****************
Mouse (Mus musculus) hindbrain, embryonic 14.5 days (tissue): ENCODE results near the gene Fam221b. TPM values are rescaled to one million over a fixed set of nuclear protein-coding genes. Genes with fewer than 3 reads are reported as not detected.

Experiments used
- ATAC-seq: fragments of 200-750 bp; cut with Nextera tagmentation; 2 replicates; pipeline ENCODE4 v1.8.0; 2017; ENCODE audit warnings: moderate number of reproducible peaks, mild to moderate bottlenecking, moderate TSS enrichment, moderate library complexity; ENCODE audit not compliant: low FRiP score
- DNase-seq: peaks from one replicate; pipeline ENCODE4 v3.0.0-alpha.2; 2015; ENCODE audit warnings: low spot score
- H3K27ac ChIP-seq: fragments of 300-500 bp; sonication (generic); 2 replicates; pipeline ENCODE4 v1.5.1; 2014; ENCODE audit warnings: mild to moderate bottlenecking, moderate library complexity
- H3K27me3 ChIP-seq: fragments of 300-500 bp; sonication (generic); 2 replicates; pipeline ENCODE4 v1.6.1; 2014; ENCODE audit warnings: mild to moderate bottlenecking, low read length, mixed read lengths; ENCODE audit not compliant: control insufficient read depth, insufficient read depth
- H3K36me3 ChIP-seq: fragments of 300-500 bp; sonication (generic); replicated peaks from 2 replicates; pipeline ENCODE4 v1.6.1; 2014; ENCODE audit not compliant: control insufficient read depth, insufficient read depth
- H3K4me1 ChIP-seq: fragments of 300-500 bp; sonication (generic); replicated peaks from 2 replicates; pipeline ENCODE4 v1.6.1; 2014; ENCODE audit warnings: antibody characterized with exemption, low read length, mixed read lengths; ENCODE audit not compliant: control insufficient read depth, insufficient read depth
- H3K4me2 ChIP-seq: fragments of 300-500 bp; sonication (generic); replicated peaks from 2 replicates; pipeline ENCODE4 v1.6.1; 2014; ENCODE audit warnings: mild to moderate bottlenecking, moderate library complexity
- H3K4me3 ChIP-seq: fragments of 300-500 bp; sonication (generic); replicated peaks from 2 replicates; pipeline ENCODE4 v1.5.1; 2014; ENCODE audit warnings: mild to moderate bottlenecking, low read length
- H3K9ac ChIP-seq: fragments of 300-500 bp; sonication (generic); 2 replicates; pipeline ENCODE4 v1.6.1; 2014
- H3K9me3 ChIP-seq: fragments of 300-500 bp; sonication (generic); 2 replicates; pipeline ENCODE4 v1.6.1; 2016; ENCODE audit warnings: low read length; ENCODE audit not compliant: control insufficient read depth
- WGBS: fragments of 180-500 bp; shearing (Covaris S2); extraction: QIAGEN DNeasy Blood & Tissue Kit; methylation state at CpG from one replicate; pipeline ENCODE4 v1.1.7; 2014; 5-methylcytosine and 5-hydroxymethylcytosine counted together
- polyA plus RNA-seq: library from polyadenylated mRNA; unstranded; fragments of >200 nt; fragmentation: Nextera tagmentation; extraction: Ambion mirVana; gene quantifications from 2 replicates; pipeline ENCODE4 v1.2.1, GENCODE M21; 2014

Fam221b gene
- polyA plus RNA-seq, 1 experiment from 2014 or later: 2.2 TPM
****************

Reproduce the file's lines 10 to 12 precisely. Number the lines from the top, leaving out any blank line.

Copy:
- H3K4me3 ChIP-seq: fragments of 300-500 bp; sonication (generic); replicated peaks from 2 replicates; pipeline ENCODE4 v1.5.1; 2014; ENCODE audit warnings: mild to moderate bottlenecking, low read length
- H3K9ac ChIP-seq: fragments of 300-500 bp; sonication (generic); 2 replicates; pipeline ENCODE4 v1.6.1; 2014
- H3K9me3 ChIP-seq: fragments of 300-500 bp; sonication (generic); 2 replicates; pipeline ENCODE4 v1.6.1; 2016; ENCODE audit warnings: low read length; ENCODE audit not compliant: control insufficient read depth